Two Inspiration Kits are offered for the Street Twin. The first is a Scrambler version which features a Vance & Hines high-mount exhaust, a ribbed seat, a rear fender eliminator, barrel grips, compact LED signals, and a brushed aluminum bash plate. The Brat Tracker inspiration kit includes Vance & Hines slip-ons, a black seat, plus the aforementioned signals, grips and bash plate. Finally, the Urban kit has a dropped “ACE” style handlebar, a tinted flyscreen, a single leather and waxed cotton saddlebag, plus the Vance & Hines slip-ons and compact indicator lights.

Five color options await the prospective Street Twin buyer. Two colors, Cranberry Red and Aluminum Silver, receive tank and wheel stripes. The remaining three colors, Matt Black, Jet Black, and Phantom Black (with a hint of pearl), are all solids.

Yes, we wish we had an MSRP, but we’ll just have to wait

Triumph Announces Three New Engine Configurations and Five All-New Models for 2016 Bonneville Line

2016 Triumph Bonneville T120 and T120 Black

2016 Triumph Thruxton and Thruxton R

Evans Brasfield
Evans Brasfield

Like most of the best happenings in his life, Evans stumbled into his motojournalism career. While on his way to a planned life in academia, he applied for a job at a motorcycle magazine, thinking he’d get the opportunity to write some freelance articles. Instead, he was offered a full-time job in which he discovered he could actually get paid to ride other people’s motorcycles – and he’s never looked back. Over the 25 years he’s been in the motorcycle industry, Evans has written two books, 101 Sportbike Performance Projects and How to Modify Your Metric Cruiser, and has ridden just about every production motorcycle manufactured. Evans has a deep love of motorcycles and believes they are a force for good in the world.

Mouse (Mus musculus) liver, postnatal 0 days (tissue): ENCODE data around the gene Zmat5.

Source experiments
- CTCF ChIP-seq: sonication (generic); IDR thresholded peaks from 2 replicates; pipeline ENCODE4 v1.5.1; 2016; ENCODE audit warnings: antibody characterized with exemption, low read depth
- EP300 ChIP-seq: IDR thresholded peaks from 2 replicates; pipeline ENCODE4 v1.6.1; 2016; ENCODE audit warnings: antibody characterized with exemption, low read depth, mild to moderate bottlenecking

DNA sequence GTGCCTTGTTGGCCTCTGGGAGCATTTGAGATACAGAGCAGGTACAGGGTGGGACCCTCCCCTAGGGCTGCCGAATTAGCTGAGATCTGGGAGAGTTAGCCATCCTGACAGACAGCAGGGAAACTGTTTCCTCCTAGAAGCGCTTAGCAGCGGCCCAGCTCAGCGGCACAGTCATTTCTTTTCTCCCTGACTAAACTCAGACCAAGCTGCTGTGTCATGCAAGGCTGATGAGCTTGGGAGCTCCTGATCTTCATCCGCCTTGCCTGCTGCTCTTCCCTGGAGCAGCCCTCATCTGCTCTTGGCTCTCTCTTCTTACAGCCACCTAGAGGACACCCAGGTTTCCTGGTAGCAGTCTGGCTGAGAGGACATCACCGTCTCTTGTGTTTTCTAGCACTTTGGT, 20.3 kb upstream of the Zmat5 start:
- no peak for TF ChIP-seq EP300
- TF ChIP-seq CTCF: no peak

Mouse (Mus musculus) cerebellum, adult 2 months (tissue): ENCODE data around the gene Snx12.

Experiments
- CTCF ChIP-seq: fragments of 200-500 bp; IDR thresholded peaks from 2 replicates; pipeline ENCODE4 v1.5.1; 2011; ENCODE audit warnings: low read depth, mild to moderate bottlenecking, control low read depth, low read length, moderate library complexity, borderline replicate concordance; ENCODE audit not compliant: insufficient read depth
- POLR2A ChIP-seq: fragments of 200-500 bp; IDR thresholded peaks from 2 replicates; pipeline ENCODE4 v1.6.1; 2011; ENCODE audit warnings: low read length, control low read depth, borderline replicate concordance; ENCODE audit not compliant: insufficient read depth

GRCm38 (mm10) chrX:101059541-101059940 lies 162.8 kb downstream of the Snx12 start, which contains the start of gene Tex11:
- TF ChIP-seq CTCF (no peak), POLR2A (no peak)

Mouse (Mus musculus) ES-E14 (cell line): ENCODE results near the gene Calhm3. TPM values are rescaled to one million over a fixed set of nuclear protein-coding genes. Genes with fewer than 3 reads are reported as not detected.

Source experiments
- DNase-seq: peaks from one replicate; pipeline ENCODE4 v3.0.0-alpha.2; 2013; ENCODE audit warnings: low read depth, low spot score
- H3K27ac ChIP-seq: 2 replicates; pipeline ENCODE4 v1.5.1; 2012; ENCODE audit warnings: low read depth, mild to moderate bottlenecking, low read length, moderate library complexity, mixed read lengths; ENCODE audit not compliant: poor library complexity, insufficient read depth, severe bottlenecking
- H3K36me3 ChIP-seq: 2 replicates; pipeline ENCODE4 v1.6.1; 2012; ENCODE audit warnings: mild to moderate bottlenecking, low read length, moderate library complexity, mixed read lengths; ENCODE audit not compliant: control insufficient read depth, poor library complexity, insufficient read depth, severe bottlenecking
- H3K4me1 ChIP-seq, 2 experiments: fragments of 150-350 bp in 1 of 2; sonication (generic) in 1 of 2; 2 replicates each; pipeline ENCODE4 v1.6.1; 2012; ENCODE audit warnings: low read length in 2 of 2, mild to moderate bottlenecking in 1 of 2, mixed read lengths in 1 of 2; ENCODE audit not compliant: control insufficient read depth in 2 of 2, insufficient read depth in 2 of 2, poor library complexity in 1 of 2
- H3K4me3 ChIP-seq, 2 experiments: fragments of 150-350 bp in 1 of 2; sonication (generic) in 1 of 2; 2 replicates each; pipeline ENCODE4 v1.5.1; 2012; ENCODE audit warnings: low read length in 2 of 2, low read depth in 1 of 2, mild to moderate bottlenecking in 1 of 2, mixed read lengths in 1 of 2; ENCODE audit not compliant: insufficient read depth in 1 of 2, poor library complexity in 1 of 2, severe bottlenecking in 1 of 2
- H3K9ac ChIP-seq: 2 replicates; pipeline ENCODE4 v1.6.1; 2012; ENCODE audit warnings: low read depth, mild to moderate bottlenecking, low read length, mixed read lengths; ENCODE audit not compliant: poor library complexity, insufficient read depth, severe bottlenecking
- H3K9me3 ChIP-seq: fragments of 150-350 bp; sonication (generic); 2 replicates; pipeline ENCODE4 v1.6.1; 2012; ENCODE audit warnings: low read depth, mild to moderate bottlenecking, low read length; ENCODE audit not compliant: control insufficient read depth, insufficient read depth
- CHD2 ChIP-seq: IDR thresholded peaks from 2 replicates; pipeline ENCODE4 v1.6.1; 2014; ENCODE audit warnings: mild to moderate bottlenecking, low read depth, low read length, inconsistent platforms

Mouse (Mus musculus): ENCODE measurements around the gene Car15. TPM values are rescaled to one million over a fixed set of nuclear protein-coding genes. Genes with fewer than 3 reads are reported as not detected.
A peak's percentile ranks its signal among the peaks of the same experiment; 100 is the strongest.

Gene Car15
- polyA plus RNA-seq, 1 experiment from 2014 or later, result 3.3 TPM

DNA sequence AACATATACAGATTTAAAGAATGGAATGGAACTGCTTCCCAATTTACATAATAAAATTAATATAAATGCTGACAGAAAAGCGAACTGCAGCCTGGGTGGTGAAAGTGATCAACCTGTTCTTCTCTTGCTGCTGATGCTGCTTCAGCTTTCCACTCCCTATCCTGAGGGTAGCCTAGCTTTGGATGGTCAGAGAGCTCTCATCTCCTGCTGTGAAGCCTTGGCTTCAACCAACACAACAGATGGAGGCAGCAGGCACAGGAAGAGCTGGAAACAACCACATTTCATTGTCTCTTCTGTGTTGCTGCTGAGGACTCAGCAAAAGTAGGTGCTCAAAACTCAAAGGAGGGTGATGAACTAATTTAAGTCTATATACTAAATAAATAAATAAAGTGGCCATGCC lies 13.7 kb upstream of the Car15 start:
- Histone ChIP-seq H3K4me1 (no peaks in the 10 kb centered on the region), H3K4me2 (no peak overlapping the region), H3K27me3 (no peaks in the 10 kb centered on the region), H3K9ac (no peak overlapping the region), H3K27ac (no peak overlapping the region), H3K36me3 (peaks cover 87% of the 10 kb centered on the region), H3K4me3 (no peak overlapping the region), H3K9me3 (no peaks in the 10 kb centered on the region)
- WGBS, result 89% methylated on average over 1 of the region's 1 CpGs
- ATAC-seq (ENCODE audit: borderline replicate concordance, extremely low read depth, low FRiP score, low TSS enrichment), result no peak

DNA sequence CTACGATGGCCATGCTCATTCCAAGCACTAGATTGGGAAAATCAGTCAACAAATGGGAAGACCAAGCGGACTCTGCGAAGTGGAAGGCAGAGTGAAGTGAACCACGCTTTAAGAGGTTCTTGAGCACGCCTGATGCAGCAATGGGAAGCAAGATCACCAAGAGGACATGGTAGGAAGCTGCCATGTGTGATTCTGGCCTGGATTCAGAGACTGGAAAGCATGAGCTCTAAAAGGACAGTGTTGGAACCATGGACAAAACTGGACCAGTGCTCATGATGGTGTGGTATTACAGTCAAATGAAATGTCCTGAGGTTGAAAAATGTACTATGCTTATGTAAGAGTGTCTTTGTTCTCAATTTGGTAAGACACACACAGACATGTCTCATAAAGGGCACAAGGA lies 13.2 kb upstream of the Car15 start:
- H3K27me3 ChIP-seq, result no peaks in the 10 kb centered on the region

More by Evans Brasfield

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8 of 18 comments
  • Kurtjens Kurtjens on Oct 29, 2015

    I'm intrigued that a bike with a 900cc engine is considered a good bike for less experienced riders, considering that the bikes on which this is based, the original Bonnevilles, were top-dogs in the performance arena in their time. Do today's crop of less-experienced riders now possess the skills and judgement of the riders who chose the original Bonnies? Or is it merely that bikes that don't have the performance of today's sport bikes are always regarded as good for less-experienced riders?

    That quibble notwithstanding, I'm very drawn to the new Bonnies.

    • See 4 previous
    • Ted Ted on Oct 31, 2015

      Oh yeah. Of all the new triumphs this one is by far to my best liking. Although I think the Thruxtons look Fabulous. If I could afford to have more than one bike would love to have one.I hope the ST. TWIN lives up to expectations, as it fits my persoal needs much better.

  • Ben Dover Ben Dover on Nov 01, 2015

    They went through all the effort of upgrading the engine but still left the 5 speed gearbox? I owned a 2001 Bonnie, and they seemed to address everything I found lacking except for this...

    • Kenneth Kenneth on Nov 03, 2015

      I've owned a '11 for 4 years, and, while I've sometimes wished for an overdrive gear, most of the time I'm very satisfied with the 5 nicely-spaced ratios for the county roads I mostly ride (60 mph = ~ 3,700 rpm). The feel of the gearbox is nice, too, clicking positively into each gear.